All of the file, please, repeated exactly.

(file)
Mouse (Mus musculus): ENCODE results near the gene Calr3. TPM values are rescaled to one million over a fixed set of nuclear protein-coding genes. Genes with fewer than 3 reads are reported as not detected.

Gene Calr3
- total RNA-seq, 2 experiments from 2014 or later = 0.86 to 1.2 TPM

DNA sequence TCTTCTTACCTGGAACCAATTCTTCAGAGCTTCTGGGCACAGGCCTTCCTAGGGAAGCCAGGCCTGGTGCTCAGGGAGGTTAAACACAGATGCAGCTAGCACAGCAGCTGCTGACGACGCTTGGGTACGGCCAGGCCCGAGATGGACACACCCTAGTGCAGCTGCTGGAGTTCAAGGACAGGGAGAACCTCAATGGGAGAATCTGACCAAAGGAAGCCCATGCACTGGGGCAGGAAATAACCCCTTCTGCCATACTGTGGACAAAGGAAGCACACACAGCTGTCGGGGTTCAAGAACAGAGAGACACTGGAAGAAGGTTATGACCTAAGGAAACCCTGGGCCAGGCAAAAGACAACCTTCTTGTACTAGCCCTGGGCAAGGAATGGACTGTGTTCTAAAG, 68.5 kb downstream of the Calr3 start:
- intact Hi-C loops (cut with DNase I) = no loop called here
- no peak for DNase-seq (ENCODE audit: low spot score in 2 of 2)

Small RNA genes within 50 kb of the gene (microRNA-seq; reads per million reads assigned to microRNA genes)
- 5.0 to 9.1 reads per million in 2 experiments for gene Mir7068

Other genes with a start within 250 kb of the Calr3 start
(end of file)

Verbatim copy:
Mouse (Mus musculus): ENCODE results near the gene Calr3. TPM values are rescaled to one million over a fixed set of nuclear protein-coding genes. Genes with fewer than 3 reads are reported as not detected.

Gene Calr3
- total RNA-seq, 2 experiments from 2014 or later = 0.86 to 1.2 TPM

DNA sequence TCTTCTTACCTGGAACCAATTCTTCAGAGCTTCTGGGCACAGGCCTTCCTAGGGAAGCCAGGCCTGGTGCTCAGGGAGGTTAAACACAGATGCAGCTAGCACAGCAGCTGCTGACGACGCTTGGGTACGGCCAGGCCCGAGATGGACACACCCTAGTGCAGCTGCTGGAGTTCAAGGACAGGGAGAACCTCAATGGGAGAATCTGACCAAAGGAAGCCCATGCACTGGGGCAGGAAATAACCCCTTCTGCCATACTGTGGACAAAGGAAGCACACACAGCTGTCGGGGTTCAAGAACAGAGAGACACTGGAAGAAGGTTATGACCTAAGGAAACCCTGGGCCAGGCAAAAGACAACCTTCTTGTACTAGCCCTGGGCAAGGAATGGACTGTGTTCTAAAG, 68.5 kb downstream of the Calr3 start:
- intact Hi-C loops (cut with DNase I) = no loop called here
- no peak for DNase-seq (ENCODE audit: low spot score in 2 of 2)

Small RNA genes within 50 kb of the gene (microRNA-seq; reads per million reads assigned to microRNA genes)
- 5.0 to 9.1 reads per million in 2 experiments for gene Mir7068

Other genes with a start within 250 kb of the Calr3 start